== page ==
### Abstract

A sequential machine is defined to be linear if its next-state function and output function are linear transformations from their domains (vector spaces) to their ranges (also vector spaces). It is shown that this definition is equivalent to those given by other authors. Based on this definition, a set of necessary and sufficient conditions for the flow table of a sequential machine to be linear is obtained. Many properties of the flow table of a linear sequential machine are found, and in many cases they form very simple tests for the linearity of a flow table. A general procedure for testing the linearity of a flow table is established. This procedure, including the coding of the states, inputs, and outputs, either ends with a linear realization of the flow table with the minimum possible numbers of state variables, input variables, and output variables, or detects that such a linear realization for the flow table is impossible. The type of sequential machine considered in this paper is deterministic and synchronous, and both Moore model and Mealy model are studied in detail. The linearity of incompletely specified sequential machines is also discussed. COPYRIGHT

Original language | English (US) |
---|---|

Pages (from-to) | 337-354 |

Number of pages | 18 |

Journal | IEEE Transactions on Electronic Computers |

Volume | EC-15 |

Issue number | 3 |

DOIs | |

State | Published - 1966 |

Externally published | Yes |

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### ASJC Scopus subject areas

- Computational Theory and Mathematics
- Hardware and Architecture
- Software
- Theoretical Computer Science

### Cite this

*IEEE Transactions on Electronic Computers*,

*EC-15*(3), 337-354. https://doi.org/10.1109/PGEC.1966.264492

**Linearity of Sequential Machines.** / Yau, Sik-Sang; Wang, K. C.; Wang, K. C.

Research output: Contribution to journal › Article

*IEEE Transactions on Electronic Computers*, vol. EC-15, no. 3, pp. 337-354. https://doi.org/10.1109/PGEC.1966.264492

}

TY - JOUR

T1 - Linearity of Sequential Machines

AU - Yau, Sik-Sang

AU - Wang, K. C.

AU - Wang, K. C.

PY - 1966

Y1 - 1966

N2 - A sequential machine is defined to be linear if its next-state function and output function are linear transformations from their domains (vector spaces) to their ranges (also vector spaces). It is shown that this definition is equivalent to those given by other authors. Based on this definition, a set of necessary and sufficient conditions for the flow table of a sequential machine to be linear is obtained. Many properties of the flow table of a linear sequential machine are found, and in many cases they form very simple tests for the linearity of a flow table. A general procedure for testing the linearity of a flow table is established. This procedure, including the coding of the states, inputs, and outputs, either ends with a linear realization of the flow table with the minimum possible numbers of state variables, input variables, and output variables, or detects that such a linear realization for the flow table is impossible. The type of sequential machine considered in this paper is deterministic and synchronous, and both Moore model and Mealy model are studied in detail. The linearity of incompletely specified sequential machines is also discussed. COPYRIGHT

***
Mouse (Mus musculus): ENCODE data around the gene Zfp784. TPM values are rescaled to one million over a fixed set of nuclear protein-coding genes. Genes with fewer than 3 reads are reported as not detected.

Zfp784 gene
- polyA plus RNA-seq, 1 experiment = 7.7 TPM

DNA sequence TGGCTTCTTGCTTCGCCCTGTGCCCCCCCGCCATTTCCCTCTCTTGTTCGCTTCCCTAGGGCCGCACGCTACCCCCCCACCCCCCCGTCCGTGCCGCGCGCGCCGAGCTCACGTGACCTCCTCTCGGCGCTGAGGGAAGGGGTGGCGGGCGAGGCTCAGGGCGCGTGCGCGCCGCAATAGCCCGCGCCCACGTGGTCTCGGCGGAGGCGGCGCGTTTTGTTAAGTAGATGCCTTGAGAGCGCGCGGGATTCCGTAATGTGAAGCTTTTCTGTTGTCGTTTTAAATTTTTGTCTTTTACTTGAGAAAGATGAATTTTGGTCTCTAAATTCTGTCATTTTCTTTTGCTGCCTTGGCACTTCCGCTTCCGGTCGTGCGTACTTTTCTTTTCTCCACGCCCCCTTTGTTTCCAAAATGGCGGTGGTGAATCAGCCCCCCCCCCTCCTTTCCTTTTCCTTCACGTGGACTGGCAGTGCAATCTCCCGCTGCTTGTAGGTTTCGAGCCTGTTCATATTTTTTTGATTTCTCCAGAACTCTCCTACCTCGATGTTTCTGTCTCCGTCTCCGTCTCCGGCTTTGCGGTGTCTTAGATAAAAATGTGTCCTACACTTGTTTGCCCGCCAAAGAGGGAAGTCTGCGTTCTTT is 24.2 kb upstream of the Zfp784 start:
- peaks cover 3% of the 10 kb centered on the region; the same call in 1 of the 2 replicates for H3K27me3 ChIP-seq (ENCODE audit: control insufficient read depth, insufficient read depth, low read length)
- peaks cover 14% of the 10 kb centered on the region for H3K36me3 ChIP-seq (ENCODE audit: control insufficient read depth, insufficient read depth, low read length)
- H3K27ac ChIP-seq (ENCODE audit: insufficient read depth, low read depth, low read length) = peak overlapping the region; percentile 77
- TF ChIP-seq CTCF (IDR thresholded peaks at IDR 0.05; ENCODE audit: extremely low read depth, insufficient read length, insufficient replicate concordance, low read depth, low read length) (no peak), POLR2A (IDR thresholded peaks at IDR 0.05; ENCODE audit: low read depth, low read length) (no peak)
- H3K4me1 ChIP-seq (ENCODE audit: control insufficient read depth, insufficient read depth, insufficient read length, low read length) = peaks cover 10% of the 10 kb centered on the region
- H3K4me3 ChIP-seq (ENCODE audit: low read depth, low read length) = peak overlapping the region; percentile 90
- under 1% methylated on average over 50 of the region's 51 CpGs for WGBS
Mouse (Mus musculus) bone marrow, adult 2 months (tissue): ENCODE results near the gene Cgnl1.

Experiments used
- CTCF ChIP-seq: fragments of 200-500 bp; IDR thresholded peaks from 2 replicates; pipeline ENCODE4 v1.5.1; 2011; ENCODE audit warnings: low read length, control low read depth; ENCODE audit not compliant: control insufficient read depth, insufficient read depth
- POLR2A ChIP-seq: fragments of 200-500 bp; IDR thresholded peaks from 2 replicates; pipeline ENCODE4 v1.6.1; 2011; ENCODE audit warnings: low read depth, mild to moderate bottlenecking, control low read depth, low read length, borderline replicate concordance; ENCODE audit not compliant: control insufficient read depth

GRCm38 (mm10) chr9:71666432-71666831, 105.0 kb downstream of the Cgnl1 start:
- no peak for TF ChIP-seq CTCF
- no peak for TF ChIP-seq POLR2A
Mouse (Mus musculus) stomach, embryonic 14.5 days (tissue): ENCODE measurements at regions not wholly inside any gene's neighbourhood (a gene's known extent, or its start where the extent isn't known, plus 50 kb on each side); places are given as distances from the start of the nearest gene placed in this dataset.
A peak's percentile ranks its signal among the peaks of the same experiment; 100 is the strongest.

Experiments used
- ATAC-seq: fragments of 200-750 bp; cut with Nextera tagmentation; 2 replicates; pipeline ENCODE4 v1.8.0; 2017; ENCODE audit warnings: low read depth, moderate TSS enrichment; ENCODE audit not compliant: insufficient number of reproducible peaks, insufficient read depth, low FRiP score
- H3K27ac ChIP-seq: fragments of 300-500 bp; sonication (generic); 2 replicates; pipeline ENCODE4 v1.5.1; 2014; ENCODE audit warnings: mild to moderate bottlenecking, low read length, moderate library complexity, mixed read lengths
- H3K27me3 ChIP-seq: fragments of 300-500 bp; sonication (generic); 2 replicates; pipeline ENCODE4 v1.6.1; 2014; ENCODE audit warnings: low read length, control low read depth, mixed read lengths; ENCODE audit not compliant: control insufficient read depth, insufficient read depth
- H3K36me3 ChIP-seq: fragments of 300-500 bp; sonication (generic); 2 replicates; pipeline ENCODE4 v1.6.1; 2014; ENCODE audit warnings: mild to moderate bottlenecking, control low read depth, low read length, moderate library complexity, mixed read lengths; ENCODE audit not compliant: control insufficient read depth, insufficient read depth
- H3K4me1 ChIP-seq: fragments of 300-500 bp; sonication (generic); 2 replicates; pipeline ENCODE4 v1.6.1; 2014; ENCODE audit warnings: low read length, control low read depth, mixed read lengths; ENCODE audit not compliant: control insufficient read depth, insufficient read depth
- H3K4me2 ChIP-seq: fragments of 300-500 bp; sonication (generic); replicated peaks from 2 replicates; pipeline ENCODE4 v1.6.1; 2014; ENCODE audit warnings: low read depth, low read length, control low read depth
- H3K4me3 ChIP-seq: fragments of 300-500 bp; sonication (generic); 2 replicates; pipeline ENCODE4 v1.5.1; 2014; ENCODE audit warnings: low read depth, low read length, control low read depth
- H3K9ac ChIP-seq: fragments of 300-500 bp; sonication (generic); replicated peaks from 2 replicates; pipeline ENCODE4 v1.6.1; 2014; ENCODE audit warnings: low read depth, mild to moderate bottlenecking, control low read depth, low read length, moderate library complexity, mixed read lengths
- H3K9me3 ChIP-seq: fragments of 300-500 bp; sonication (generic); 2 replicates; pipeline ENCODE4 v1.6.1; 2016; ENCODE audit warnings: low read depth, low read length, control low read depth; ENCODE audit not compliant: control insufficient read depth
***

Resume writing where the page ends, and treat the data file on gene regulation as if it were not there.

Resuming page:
AB - A sequential machine is defined to be linear if its next-state function and output function are linear transformations from their domains (vector spaces) to their ranges (also vector spaces). It is shown that this definition is equivalent to those given by other authors. Based on this definition, a set of necessary and sufficient conditions for the flow table of a sequential machine to be linear is obtained. Many properties of the flow table of a linear sequential machine are found, and in many cases they form very simple tests for the linearity of a flow table. A general procedure for testing the linearity of a flow table is established. This procedure, including the coding of the states, inputs, and outputs, either ends with a linear realization of the flow table with the minimum possible numbers of state variables, input variables, and output variables, or detects that such a linear realization for the flow table is impossible. The type of sequential machine considered in this paper is deterministic and synchronous, and both Moore model and Mealy model are studied in detail. The linearity of incompletely specified sequential machines is also discussed. COPYRIGHT

UR - http://www.scopus.com/inward/record.url?scp=84912244158&partnerID=8YFLogxK

UR - http://www.scopus.com/inward/citedby.url?scp=84912244158&partnerID=8YFLogxK

U2 - 10.1109/PGEC.1966.264492

DO - 10.1109/PGEC.1966.264492

M3 - Article

VL - EC-15

SP - 337

EP - 354

JO - IEEE Transactions on Computers

JF - IEEE Transactions on Computers

SN - 0018-9340

IS - 3

ER -